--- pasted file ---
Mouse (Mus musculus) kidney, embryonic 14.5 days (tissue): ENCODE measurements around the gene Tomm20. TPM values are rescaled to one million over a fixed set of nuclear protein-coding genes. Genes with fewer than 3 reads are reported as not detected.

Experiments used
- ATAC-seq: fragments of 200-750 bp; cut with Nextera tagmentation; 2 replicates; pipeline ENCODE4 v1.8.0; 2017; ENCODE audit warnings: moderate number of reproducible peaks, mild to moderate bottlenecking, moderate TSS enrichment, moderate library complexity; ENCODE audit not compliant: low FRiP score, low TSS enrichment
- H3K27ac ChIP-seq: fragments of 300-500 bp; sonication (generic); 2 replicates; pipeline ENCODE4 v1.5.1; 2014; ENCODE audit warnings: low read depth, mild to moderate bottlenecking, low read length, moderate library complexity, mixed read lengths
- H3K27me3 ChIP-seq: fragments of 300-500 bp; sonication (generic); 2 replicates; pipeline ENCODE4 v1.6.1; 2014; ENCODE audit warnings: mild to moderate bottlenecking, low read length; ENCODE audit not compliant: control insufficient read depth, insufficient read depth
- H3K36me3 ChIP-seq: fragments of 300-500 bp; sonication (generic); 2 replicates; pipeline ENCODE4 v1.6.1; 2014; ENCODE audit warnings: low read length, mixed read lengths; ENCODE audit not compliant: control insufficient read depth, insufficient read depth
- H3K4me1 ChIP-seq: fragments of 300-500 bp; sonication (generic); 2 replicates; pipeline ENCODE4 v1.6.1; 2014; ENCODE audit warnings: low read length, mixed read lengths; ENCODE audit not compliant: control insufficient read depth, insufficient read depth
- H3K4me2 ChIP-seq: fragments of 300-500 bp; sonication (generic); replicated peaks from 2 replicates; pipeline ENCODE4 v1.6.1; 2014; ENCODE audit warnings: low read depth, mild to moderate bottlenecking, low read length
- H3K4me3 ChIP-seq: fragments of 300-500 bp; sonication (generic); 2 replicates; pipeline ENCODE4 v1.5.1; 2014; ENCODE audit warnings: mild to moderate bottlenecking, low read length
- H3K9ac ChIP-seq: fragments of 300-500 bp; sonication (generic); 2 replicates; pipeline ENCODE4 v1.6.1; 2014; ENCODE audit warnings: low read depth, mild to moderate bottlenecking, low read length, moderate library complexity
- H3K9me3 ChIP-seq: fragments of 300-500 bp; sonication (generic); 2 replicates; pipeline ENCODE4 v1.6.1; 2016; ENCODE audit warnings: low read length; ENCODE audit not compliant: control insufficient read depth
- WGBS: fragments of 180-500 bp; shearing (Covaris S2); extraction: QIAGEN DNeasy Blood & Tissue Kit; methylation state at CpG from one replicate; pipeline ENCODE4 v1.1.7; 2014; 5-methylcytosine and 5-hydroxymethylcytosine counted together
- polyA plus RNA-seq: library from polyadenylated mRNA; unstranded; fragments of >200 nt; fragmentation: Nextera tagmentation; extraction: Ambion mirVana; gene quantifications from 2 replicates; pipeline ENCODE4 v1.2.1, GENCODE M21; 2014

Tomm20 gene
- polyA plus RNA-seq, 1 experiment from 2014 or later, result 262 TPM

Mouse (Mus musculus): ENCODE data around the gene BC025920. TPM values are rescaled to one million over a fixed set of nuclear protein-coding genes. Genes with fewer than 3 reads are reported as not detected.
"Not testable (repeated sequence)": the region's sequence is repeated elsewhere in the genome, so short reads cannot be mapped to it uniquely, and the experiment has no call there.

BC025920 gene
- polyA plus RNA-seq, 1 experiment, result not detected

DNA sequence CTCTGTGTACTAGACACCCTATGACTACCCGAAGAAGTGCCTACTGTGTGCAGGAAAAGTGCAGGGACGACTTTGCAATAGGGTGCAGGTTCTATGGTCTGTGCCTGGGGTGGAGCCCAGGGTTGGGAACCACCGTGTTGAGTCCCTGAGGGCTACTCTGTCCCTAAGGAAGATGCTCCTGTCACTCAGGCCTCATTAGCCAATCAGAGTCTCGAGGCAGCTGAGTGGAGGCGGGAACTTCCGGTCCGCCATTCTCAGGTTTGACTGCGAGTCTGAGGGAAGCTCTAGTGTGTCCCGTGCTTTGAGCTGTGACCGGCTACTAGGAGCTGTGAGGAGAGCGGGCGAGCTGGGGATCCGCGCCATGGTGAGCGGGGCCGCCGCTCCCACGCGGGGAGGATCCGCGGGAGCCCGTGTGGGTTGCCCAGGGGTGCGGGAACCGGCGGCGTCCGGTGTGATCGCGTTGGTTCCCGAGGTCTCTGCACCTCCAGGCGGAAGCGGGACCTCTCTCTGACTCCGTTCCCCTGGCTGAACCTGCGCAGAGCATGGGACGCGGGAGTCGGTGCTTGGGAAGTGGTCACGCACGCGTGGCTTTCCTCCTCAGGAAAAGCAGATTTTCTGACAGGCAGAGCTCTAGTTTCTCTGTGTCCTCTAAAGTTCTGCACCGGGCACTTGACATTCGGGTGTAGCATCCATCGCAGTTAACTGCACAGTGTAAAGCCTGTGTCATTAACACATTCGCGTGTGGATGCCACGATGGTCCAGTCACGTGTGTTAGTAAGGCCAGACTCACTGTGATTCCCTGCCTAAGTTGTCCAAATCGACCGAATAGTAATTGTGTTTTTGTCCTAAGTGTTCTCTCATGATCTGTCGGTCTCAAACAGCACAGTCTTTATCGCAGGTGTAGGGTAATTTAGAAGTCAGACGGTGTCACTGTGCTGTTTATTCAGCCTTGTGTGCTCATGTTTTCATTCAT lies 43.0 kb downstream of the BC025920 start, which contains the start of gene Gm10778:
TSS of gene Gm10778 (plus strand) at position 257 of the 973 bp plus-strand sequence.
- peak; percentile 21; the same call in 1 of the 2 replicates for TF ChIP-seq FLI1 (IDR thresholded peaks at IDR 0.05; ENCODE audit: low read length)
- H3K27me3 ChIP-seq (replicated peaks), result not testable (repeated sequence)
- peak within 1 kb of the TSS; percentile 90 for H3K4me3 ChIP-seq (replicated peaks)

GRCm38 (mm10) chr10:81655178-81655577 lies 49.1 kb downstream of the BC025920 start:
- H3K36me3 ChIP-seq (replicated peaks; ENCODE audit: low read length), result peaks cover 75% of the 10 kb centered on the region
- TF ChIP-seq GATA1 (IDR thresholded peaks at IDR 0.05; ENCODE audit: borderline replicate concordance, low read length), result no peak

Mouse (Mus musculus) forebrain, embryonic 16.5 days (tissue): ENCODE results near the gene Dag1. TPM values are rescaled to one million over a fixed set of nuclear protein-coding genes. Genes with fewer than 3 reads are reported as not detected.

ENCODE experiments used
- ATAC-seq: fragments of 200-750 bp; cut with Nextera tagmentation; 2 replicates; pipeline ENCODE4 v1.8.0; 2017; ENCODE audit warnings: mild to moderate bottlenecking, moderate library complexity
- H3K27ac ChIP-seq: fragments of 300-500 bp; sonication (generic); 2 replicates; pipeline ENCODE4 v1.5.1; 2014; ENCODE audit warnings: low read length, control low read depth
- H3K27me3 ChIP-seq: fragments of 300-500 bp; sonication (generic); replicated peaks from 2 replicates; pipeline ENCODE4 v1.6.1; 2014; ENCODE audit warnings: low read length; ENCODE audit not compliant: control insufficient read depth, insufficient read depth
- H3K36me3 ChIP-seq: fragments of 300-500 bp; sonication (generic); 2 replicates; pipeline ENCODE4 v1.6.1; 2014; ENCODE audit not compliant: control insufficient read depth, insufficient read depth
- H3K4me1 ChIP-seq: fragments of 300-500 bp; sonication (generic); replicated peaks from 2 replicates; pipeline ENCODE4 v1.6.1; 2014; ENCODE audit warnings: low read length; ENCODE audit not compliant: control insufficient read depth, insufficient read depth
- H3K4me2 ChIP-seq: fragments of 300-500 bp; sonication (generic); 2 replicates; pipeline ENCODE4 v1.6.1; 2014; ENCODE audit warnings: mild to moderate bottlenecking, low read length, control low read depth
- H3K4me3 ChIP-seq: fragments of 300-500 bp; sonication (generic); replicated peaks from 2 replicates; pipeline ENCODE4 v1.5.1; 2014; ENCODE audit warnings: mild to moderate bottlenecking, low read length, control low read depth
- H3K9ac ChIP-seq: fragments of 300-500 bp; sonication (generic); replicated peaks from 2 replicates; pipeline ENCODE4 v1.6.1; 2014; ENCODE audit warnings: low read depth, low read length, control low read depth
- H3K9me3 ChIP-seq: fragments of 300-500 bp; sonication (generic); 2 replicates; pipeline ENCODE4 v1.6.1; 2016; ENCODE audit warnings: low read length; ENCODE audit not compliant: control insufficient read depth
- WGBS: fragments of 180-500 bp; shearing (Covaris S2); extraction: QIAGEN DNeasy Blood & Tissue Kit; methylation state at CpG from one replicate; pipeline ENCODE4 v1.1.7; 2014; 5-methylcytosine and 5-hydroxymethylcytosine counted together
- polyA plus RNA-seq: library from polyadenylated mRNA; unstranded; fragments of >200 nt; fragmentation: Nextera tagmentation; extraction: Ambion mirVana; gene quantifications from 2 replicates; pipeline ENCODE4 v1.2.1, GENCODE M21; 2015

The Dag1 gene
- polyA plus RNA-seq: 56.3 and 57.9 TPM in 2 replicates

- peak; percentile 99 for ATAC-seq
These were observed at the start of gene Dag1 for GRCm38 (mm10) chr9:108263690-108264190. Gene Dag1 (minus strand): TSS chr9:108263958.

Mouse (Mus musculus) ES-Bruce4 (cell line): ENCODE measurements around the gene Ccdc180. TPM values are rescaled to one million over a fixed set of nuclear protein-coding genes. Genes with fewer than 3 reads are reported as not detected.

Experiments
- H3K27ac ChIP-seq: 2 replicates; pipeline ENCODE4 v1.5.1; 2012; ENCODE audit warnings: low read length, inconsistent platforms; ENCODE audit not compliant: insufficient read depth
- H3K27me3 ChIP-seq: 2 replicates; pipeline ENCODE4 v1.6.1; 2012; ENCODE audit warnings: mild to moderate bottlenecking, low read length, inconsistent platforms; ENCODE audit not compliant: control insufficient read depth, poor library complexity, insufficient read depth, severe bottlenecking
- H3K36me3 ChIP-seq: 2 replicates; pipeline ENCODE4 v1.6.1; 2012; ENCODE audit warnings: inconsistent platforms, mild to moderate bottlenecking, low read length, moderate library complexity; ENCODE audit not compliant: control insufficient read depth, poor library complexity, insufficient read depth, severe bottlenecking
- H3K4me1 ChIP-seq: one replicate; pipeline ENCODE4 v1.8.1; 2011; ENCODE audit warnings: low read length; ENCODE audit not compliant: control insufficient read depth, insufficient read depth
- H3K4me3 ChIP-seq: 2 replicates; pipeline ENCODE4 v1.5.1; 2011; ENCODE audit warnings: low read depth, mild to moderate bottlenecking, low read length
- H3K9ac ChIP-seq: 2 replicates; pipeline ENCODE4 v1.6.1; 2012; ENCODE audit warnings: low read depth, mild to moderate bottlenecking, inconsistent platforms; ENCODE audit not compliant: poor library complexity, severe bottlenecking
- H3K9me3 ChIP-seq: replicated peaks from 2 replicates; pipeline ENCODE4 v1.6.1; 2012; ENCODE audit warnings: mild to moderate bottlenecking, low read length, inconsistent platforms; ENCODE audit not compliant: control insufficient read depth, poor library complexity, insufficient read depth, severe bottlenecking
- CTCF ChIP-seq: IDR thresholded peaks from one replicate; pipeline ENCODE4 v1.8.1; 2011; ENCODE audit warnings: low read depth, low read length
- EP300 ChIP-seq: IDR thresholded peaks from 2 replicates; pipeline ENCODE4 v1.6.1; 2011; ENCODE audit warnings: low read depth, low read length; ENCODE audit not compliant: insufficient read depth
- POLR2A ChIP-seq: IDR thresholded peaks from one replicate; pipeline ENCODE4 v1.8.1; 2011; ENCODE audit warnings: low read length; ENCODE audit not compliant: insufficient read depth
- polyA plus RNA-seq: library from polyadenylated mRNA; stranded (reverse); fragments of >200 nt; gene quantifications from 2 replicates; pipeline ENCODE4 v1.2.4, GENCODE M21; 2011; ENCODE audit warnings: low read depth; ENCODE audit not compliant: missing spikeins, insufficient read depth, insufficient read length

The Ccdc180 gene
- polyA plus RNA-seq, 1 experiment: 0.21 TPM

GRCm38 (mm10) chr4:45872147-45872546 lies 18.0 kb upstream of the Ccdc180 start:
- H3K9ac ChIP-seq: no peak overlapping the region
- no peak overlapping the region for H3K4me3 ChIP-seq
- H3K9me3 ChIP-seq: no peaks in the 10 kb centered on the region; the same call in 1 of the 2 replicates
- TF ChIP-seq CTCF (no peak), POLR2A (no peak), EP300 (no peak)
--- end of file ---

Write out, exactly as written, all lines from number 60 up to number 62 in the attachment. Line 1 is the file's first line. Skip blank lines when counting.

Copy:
GRCm38 (mm10) chr4:45872147-45872546 lies 18.0 kb upstream of the Ccdc180 start:
- H3K9ac ChIP-seq: no peak overlapping the region
- no peak overlapping the region for H3K4me3 ChIP-seq